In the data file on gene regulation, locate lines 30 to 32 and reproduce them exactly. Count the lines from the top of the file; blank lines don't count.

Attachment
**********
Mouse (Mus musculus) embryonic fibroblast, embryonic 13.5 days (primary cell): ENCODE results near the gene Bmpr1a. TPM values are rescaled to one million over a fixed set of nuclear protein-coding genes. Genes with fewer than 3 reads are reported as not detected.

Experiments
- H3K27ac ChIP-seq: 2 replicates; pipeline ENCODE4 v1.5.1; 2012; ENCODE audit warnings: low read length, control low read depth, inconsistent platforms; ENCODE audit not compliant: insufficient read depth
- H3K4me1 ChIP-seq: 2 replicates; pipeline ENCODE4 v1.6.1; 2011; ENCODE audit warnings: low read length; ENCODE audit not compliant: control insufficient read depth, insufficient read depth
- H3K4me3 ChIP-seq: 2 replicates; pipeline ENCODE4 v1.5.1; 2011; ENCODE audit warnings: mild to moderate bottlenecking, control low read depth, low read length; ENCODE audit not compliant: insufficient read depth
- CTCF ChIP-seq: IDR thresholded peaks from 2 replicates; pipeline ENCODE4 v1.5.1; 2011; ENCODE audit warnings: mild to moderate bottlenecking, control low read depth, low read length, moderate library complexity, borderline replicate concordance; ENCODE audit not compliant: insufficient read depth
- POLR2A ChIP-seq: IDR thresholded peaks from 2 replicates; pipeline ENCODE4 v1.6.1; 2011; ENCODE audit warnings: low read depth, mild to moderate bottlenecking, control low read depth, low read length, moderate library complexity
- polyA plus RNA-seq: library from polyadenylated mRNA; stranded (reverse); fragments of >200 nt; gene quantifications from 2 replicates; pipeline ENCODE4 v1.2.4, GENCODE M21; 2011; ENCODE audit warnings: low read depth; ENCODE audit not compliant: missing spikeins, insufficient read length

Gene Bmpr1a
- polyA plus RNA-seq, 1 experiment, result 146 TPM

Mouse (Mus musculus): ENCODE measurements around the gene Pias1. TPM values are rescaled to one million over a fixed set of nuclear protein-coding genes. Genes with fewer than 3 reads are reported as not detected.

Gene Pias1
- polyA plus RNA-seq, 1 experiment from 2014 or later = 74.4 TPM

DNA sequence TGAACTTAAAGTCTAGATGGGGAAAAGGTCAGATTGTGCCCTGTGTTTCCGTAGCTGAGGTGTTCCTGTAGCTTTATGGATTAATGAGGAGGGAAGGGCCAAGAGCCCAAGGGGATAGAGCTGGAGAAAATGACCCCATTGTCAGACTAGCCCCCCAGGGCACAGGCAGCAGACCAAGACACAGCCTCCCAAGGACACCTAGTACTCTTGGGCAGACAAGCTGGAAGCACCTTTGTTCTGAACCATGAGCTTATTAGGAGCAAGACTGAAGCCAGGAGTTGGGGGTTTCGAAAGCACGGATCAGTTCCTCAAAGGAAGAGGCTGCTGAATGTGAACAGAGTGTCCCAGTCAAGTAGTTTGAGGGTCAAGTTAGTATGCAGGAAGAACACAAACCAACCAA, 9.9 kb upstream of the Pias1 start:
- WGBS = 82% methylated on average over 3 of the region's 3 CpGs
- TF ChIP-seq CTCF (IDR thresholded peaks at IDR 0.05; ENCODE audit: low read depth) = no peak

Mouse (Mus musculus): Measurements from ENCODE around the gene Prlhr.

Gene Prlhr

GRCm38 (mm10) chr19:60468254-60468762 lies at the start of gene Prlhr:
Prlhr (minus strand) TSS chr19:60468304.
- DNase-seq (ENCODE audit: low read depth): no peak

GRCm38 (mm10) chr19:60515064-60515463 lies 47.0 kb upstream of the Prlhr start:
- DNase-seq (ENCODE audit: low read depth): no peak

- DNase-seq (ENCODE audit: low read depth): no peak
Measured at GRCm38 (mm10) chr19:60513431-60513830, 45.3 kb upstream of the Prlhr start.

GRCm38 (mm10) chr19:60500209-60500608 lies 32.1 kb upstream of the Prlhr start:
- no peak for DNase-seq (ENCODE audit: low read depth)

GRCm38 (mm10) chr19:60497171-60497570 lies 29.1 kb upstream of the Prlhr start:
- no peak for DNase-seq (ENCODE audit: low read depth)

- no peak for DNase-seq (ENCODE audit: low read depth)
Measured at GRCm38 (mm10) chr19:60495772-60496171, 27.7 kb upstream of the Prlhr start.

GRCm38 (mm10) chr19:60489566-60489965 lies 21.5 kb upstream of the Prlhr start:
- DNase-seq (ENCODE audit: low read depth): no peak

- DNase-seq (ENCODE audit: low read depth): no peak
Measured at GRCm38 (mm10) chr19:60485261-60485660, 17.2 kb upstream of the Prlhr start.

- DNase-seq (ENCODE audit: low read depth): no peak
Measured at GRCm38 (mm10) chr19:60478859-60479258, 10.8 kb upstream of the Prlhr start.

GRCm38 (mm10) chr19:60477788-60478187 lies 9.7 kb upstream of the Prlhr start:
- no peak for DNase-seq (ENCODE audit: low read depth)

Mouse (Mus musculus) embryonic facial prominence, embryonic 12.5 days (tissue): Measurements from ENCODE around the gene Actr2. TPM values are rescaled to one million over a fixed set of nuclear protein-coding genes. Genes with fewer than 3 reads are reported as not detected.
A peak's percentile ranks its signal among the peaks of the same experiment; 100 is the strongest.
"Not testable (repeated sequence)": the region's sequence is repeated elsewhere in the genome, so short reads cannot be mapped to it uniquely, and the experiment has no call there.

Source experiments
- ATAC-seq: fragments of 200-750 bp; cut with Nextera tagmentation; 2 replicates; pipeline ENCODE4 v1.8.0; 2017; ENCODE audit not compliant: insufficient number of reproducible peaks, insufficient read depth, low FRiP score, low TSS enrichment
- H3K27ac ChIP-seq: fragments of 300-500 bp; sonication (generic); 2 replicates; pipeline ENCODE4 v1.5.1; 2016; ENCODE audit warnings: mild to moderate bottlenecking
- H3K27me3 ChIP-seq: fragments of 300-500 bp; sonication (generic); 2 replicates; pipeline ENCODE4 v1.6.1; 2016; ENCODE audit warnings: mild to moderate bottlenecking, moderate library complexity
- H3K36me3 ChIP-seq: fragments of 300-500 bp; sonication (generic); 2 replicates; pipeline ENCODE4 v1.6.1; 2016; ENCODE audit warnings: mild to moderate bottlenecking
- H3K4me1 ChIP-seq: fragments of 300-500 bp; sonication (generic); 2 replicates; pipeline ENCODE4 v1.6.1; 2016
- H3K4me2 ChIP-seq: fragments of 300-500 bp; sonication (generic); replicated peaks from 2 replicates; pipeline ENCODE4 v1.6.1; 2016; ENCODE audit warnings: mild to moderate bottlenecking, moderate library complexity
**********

- no peak for DNase-seq (ENCODE audit: low read depth)
Measured at GRCm38 (mm10) chr19:60495772-60496171, 27.7 kb upstream of the Prlhr start.

GRCm38 (mm10) chr19:60489566-60489965 lies 21.5 kb upstream of the Prlhr start: